BLOOMINGTON, Ind.- A Bloomington woman is making sure people who are nonverbal can still communicate in an emergency.
Kristie Brown Lofland is giving first responders in her community a communication board.
“It’s just about helping people in our community, that’s it,” said Kristie Brown Lofland, President of the Autism Society of Indiana.
Earlier this year, a little boy with autism wandered away from his home in Kristie Brown Lofland’s Bloomington neighborhood. A city utility worker found him.
“He was non-verbal and the city worker called police and the police came and I just happened to look out the window,” said Brown Lofland.
Brown Lofland saw the worker and the police officer struggling to get information from the boy so they could get him back home. After seeing that situation unfold, she knew there had to be a better way.
“If it can just help one citizen who has difficulty communicating then to me that’s a success,” said Brown Lofland.
She teamed up with a local nonprofit sorority to buy 200 communication boards for police officers, firefighters and EMT’s. The boards are kept in their emergency vehicles. So, if a first responder goes out on a call and there’s someone who is non-verbal, this board can help break that barrier.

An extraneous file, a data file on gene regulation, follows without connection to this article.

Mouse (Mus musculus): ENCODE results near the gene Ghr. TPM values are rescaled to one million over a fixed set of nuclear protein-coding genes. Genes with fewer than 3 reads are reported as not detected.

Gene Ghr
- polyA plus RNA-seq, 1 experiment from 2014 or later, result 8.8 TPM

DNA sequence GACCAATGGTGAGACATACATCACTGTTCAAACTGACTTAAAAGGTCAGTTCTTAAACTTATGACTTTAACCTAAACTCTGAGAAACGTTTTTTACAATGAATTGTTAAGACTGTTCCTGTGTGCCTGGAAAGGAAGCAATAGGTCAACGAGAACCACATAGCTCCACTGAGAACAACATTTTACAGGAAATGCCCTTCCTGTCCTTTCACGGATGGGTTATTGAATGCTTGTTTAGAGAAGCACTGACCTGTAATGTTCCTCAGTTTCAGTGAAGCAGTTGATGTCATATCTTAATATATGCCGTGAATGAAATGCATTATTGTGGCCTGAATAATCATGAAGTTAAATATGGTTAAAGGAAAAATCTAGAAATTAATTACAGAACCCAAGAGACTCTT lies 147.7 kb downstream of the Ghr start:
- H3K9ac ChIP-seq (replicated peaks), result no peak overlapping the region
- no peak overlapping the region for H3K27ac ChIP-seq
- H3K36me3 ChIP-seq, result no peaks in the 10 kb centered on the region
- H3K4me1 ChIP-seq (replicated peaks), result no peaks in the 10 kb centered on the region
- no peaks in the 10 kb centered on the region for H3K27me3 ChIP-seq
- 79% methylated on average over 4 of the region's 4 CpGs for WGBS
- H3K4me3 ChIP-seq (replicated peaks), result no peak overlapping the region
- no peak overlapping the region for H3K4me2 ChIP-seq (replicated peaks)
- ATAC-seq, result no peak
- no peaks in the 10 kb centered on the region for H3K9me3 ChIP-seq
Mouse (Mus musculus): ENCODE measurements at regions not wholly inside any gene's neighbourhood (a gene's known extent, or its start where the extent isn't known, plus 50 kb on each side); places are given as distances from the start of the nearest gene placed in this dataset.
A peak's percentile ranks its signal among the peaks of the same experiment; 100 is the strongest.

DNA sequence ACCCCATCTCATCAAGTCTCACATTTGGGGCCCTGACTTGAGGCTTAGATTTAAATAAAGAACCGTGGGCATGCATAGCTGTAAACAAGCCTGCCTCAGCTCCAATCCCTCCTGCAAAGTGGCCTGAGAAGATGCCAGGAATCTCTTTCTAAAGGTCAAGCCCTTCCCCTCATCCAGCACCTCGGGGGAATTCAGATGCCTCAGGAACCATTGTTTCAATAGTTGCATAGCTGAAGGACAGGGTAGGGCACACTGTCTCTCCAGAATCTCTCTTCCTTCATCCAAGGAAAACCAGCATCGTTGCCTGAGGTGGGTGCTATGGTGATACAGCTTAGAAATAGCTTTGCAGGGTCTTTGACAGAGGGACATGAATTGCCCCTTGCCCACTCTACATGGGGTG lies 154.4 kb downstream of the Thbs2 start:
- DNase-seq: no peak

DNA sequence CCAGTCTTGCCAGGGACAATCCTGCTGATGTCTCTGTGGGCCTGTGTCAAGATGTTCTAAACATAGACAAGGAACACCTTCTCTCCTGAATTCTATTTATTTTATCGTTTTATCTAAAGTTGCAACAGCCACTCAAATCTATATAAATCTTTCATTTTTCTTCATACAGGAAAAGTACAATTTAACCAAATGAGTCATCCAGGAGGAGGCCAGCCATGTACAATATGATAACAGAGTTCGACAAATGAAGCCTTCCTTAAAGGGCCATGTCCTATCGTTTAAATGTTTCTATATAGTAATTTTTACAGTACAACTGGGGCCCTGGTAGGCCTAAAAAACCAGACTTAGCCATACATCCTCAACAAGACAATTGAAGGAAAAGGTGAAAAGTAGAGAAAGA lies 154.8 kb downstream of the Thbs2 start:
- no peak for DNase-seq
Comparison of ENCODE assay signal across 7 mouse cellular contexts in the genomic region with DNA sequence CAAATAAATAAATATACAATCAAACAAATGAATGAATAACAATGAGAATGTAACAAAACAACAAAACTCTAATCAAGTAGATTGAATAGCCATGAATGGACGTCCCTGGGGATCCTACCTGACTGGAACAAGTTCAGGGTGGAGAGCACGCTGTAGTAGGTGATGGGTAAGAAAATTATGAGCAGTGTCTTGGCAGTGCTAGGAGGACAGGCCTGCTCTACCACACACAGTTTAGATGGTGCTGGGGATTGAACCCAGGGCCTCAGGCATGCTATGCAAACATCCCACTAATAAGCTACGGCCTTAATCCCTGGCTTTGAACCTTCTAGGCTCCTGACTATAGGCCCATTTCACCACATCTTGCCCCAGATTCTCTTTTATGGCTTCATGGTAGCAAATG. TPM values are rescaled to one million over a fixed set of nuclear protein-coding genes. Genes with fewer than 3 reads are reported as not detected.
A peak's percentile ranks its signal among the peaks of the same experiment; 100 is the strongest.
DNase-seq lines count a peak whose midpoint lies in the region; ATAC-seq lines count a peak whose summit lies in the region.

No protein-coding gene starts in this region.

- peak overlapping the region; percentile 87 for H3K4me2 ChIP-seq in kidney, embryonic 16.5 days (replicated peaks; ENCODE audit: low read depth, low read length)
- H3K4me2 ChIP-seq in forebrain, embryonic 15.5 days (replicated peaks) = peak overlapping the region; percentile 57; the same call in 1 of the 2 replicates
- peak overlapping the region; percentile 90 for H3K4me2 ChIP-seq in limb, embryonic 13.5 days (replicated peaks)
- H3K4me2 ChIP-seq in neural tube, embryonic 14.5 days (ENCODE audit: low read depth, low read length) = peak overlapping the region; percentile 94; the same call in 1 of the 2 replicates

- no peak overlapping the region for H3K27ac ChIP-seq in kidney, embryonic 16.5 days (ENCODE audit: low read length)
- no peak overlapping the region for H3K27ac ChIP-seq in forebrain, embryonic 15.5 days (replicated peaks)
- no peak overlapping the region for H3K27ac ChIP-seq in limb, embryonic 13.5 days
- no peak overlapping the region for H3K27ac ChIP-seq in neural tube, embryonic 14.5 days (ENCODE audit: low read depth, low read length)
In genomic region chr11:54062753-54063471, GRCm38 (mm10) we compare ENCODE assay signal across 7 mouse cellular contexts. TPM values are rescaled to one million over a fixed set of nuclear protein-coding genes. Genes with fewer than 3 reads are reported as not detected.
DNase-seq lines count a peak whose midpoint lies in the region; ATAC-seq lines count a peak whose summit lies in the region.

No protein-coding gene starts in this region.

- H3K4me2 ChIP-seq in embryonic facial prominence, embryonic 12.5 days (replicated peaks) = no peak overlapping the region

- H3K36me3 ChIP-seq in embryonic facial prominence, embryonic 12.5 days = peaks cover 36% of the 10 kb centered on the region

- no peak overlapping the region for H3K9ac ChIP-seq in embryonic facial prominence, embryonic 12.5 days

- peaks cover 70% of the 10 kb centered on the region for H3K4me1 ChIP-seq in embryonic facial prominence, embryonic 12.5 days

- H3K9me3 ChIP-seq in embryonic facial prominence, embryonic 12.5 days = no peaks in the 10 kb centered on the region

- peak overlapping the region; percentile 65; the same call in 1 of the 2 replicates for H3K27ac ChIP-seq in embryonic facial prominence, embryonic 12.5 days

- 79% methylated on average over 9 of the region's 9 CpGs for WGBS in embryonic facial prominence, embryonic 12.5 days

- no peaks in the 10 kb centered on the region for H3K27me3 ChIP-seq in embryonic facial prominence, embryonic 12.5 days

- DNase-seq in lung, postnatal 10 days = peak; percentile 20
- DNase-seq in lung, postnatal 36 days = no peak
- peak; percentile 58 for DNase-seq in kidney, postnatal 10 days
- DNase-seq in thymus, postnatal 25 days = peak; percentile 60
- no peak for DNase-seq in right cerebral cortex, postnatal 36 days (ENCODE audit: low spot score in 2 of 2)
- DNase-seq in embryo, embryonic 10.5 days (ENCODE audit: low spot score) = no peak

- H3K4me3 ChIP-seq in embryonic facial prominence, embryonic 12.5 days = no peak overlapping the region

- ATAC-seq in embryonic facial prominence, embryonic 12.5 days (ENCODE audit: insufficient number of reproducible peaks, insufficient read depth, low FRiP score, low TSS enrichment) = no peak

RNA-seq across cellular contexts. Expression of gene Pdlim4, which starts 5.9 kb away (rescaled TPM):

“I really feel like it could be a useful tool,” said Ryan Pedigo, captain with the Bloomington Police Department.
Police officers and the person in need can point to certain pictures to help piece together what the problem is and how they can get help.
“Probably the ones on the top would be the most useful; what is your name? Where do you live? What is your birthdate? Do you feel sick? Things that like could really make sure we are getting the person the help they need,” said Captain Pedigo.
It’s a simple resource that can help in a difficult situation.
“Ethan is non-verbal, so I’m not sure he can do language, recognizing letters or not but he will do a good job of recognizing the pictures,” said Jiangchuan Shem, a Bloomington father.
Ethan is 5 years old. He’s the little boy who accidentally wandered away in the neighborhood for a little while before the city worker and officer brought him home safely.
“This could’ve meant that I lost one kid so it’s really important to me,” said Shem.
These neighbors now share a connection and a passion for making sure in an emergency everyone has a way to be heard.
“It’s important that people be able to feel safe,” said Brown Lofland.
So far, these communication boards are with the police and fire departments in Bloomington. More boards have been donated to the Monroe County Sheriff’s Department. One thousand communication boards will be heading to the Indiana State Police. The goal is for every first responder in the state to have one.
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